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January 5, 2013 / conservadox

Dvar Torah- Vaera

This coming week’s portion is about the plagues of Egypt- well, the first few of them anyhow.  Sarna has interesting naturalistic explanations of how they might have happened.

The first plague is that the Nile turned to blood.  Sarna explains that the Nile is fed by rains that carry red sediment from the earth with them.  Thus, the plague resulted from an “abnormally heavily rainfall that led to an excessively high rise of the Nile and washed down inordinate amounts of the red sediment.” There was too much red sediment to be absorbed in the river (as usually would be the case) causing the river to take on a red, blood-like hue.  Sarna notes that another ancient Egyptian text, which purports to describe a chaotic time, mentions the river turning blood red.

The red earth disturbed the Nile’s oxygen balance and killed off many fish, polluting the habitat of the Nile’s frogs, thus causing the second plague: frogs migrating onto the land in large numbers.  And because the dead fish were fed on by insects who carried infections to the frogs, the frogs died too.  (Incidentally, both the Nile and frogs were Egyptian gods according to Sarna; the Nile was the god Hapi, and there was a frog-headed fertility goddess named Heqt)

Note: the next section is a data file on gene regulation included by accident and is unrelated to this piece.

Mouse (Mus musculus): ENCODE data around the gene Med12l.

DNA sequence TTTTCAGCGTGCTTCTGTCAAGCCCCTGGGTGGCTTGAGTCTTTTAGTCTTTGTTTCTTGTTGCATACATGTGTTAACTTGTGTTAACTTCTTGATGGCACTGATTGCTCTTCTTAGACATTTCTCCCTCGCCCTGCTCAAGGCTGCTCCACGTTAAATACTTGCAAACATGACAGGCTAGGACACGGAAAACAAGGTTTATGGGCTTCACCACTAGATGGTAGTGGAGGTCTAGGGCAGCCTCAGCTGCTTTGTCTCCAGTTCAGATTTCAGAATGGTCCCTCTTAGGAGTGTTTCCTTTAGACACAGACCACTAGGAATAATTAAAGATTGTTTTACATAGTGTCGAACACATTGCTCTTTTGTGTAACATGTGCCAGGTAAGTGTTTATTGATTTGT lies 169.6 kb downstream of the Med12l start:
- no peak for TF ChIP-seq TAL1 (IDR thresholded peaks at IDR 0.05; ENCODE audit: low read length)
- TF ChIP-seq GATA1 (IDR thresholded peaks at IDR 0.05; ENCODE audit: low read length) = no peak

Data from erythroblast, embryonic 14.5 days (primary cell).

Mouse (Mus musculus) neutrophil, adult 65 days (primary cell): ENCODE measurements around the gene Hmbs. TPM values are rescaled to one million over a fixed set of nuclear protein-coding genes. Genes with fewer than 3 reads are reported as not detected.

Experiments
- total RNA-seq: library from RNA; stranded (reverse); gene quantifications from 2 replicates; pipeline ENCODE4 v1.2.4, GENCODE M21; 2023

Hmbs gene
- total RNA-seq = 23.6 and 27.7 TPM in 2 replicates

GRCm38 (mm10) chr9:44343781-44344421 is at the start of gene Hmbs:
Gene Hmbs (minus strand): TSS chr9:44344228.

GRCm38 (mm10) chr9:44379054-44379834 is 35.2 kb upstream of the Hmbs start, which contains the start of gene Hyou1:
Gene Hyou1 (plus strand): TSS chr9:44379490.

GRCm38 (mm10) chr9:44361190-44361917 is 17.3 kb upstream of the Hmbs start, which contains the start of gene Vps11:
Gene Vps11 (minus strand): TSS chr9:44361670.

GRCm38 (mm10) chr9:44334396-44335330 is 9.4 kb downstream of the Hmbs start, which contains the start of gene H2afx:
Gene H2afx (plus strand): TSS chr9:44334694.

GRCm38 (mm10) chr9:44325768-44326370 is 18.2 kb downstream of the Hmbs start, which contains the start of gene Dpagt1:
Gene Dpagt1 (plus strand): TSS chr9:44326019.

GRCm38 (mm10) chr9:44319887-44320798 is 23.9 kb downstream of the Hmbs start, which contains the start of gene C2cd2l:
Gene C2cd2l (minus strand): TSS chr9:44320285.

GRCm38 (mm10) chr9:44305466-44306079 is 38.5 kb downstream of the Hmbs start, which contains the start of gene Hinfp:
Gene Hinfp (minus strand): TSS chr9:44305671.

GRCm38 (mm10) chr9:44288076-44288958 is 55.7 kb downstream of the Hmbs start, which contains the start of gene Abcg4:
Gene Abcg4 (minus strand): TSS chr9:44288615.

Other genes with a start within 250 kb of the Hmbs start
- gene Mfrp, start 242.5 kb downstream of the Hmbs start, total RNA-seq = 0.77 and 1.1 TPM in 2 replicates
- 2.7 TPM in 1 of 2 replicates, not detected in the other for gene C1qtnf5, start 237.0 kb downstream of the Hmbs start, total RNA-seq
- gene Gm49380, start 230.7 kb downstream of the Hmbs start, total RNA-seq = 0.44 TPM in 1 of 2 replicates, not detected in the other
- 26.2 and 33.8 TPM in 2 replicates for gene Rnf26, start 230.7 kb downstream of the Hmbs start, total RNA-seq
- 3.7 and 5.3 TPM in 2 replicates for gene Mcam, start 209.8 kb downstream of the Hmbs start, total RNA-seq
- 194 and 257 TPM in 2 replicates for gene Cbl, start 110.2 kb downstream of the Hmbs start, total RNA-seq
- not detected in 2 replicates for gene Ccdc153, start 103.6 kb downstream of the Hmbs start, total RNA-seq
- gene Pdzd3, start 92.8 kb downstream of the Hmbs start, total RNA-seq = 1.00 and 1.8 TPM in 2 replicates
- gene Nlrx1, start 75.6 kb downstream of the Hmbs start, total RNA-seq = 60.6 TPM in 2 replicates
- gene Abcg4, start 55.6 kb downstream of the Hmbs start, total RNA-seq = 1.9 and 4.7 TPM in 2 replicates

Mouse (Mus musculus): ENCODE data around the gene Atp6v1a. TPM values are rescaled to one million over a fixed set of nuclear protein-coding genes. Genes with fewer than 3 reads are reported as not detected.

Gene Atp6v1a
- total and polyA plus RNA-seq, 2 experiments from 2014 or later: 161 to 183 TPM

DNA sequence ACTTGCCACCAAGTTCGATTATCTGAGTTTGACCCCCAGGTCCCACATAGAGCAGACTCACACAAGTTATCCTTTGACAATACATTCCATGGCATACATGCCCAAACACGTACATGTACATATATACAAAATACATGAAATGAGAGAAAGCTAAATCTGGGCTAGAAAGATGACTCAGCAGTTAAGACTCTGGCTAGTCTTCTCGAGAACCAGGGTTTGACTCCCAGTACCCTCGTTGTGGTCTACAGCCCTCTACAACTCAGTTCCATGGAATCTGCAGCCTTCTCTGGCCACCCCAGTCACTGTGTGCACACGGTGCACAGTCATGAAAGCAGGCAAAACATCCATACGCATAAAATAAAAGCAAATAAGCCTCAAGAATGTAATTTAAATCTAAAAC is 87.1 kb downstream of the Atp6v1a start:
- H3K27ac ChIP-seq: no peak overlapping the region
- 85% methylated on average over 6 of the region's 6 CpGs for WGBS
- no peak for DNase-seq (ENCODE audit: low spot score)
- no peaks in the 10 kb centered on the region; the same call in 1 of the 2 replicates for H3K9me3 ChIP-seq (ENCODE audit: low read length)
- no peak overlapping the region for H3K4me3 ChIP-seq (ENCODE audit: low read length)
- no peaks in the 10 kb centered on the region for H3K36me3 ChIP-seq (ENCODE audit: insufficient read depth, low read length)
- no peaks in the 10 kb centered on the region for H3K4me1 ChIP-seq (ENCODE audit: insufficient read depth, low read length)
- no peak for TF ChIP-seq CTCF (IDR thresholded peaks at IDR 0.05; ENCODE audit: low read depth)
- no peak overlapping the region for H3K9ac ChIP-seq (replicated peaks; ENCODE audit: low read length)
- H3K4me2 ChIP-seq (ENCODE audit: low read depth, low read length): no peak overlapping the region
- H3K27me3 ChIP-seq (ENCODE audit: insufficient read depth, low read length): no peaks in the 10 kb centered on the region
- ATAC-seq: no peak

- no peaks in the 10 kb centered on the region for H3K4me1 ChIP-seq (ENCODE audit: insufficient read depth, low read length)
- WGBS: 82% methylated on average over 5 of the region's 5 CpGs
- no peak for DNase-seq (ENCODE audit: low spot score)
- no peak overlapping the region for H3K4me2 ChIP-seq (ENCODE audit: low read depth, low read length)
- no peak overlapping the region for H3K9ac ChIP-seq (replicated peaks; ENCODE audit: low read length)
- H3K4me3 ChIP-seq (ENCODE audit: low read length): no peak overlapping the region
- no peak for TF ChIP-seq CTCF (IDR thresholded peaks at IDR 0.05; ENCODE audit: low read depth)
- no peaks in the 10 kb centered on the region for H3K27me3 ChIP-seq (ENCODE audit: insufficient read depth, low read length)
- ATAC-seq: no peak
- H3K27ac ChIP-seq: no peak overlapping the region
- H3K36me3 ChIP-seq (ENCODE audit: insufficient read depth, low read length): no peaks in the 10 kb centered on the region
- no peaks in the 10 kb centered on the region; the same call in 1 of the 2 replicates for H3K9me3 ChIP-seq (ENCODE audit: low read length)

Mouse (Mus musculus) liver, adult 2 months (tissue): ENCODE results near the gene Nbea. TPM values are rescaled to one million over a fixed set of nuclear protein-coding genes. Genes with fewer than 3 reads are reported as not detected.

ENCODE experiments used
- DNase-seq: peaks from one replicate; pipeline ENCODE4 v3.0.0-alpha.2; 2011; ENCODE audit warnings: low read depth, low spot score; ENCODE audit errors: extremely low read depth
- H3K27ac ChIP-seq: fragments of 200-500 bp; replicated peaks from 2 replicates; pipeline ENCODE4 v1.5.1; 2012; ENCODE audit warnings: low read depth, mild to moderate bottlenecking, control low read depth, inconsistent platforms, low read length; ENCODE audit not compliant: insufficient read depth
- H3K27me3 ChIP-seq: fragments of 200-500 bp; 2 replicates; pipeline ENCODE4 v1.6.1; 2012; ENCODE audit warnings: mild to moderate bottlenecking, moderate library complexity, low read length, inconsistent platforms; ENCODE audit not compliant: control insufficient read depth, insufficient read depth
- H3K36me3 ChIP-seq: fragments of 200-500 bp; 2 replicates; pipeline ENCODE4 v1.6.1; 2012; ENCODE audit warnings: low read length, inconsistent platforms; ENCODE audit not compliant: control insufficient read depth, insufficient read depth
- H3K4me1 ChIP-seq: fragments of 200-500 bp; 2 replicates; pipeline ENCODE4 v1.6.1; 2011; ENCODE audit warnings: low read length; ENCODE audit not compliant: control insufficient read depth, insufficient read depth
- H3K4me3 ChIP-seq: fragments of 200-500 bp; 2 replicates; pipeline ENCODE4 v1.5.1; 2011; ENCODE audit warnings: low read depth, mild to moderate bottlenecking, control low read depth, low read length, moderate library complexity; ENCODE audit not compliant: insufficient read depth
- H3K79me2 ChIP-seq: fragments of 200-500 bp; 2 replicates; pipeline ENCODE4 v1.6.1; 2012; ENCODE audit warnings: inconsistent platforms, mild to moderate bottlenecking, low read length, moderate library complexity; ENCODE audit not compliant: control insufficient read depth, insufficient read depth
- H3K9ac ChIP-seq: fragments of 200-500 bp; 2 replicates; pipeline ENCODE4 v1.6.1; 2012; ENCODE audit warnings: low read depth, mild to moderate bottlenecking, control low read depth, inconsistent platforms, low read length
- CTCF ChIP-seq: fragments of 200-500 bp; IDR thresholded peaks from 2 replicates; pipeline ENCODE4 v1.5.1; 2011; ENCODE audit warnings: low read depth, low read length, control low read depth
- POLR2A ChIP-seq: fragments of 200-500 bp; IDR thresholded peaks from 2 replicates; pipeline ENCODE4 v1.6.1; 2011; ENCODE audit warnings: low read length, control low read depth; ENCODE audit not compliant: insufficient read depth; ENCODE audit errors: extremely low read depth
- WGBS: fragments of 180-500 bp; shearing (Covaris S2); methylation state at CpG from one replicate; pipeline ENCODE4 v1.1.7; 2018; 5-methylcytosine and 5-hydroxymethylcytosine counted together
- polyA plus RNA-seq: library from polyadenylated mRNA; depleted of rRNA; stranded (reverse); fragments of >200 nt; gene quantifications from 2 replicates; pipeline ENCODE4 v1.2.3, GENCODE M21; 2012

All these decaying bodies may have caused mosquitoes and similar insects, already present in Egypt, to multiply (plague 3).

The fourth plague is mysterious.  The Hebrew word arov is sometimes translated as wild animals generally, and sometimes as insects.  Sarna speculates that it might have been the stable fly, a bloodsucking insect that is more common in tropical areas than in the more temperate Mediterranean, which explains why Goshen (at the eastern end of Egypt where Hebrews lived) was spared.

The aforementioned decaying bodies, according to Sarna, might have contaminated the soil, leading to anthrax, a disease highly toxic to farm animals (plague 5).  Sarna speculates that anthrax might also account for boils (plague 6).

The last plague mentioned in the portion is hail; Sarna doesn’t suggest that hail arose out of the preceding plagues.

Of course, none of this excludes the Torah’s explanation that this was all a Divine plan; even if all of the plagues could happen independently in the natural course of events, one could certainly describe the chain of events as miraculous.


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